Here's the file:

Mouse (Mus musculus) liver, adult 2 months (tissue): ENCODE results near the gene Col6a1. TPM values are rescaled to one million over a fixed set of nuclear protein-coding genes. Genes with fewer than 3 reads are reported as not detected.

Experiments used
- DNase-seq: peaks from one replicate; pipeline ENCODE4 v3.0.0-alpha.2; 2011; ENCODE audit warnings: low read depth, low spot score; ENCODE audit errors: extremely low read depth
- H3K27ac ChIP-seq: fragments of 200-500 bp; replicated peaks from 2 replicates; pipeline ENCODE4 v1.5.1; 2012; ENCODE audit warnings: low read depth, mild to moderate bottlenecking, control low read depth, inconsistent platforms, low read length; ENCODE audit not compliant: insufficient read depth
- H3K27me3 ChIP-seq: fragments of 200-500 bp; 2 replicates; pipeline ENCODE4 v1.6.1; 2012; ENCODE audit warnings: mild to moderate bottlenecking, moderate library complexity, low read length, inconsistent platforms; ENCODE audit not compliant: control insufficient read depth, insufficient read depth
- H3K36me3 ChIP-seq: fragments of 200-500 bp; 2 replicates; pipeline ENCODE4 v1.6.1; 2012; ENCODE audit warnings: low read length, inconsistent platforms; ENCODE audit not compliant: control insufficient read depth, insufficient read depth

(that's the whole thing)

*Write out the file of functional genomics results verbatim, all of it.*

Mouse (Mus musculus) liver, adult 2 months (tissue): ENCODE results near the gene Col6a1. TPM values are rescaled to one million over a fixed set of nuclear protein-coding genes. Genes with fewer than 3 reads are reported as not detected.

Experiments used
- DNase-seq: peaks from one replicate; pipeline ENCODE4 v3.0.0-alpha.2; 2011; ENCODE audit warnings: low read depth, low spot score; ENCODE audit errors: extremely low read depth
- H3K27ac ChIP-seq: fragments of 200-500 bp; replicated peaks from 2 replicates; pipeline ENCODE4 v1.5.1; 2012; ENCODE audit warnings: low read depth, mild to moderate bottlenecking, control low read depth, inconsistent platforms, low read length; ENCODE audit not compliant: insufficient read depth
- H3K27me3 ChIP-seq: fragments of 200-500 bp; 2 replicates; pipeline ENCODE4 v1.6.1; 2012; ENCODE audit warnings: mild to moderate bottlenecking, moderate library complexity, low read length, inconsistent platforms; ENCODE audit not compliant: control insufficient read depth, insufficient read depth
- H3K36me3 ChIP-seq: fragments of 200-500 bp; 2 replicates; pipeline ENCODE4 v1.6.1; 2012; ENCODE audit warnings: low read length, inconsistent platforms; ENCODE audit not compliant: control insufficient read depth, insufficient read depth